Corporate philanthropy is becoming increasingly popular because it is an impactful and simple way to effect change. If your company is interested in corporate philanthropy but doesn’t know where to start, here’s a list of easy steps.
1. Choose a Corporate Philanthropic Model
Strategic and general philanthropy are the two types of philanthropic models that corporations often use. A company wishing to engage in strategic philanthropy would interact with nonprofit organizations that are related to its business model. For example, if your business is a hair salon, you may want to partner with a charity that makes wigs for cancer patients.
Corporate philanthropists like David Johnson Cane Bay Partners co-founder, identify needs within their local communities and allocate funds to address these issues. This kind of philanthropy is referred to as general philanthropy, and it directly impacts the neighborhoods surrounding a company’s location.
Your business can practice both types of philanthropy simultaneously or at different times for specific fundraising campaigns.
2. Identify a Cause for Your Company to Support
Once your company has identified the type of philanthropy it wants to engage in, you can brainstorm some causes that your business might want to support. This is a good time to foster company involvement. Encourage your workers to suggest causes of their own. You can even hold a company-wide vote to determine the charitable direction that your company should pursue.
Promoting worker participation will make employees feel more engaged in company decisions and they will be more willing to devote their time to the company’s humanitarian efforts when it is needed.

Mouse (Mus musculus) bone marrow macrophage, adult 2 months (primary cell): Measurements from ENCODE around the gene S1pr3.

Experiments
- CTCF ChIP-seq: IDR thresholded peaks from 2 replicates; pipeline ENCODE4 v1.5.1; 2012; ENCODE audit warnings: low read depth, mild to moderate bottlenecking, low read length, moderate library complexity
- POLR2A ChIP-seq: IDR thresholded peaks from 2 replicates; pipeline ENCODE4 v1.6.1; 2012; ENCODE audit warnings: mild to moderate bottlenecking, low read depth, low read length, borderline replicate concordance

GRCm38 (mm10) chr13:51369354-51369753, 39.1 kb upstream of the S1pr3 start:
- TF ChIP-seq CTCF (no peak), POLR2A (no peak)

3. Research Charities That Share Your Company’s Values
While the nonprofit you choose to sponsor does not have to be related to your company’s primary purpose, its core values should align with those that your business espouses. This will strengthen the relationship between your company and the organization, providing more opportunities for future collaboration.
4. Screen All Nonprofits
Some organizations are not who they claim to be, and it doesn’t hurt to be cautious, especially when it comes to your company’s funds. Fortunately, there are ways to determine if a charity is real or a scam.
Every nonprofit is given an Employer Identification Number, also referred to as an EIN or a Tax-ID, and it should be available to you upon request. You should be able to find the nonprofit in the IRS’s Tax Exemption Database by plugging in the EIN. If an organization does not have an EIN or proven registration with the IRS, it is likely to be a front for a scam operation.
That being said, even legitimate nonprofits can have a rocky reputation. It is highly recommended that you research the history of the organization to ensure that your money is in good hands and to protect your brand image. Companies like CharityWatch, the BBB Wise Giving Alliance, and GuideStar monitor nonprofits and rank them based on their spending habits and transparency.
Finding the right nonprofit to endorse takes time and effort, but it is entirely worth it.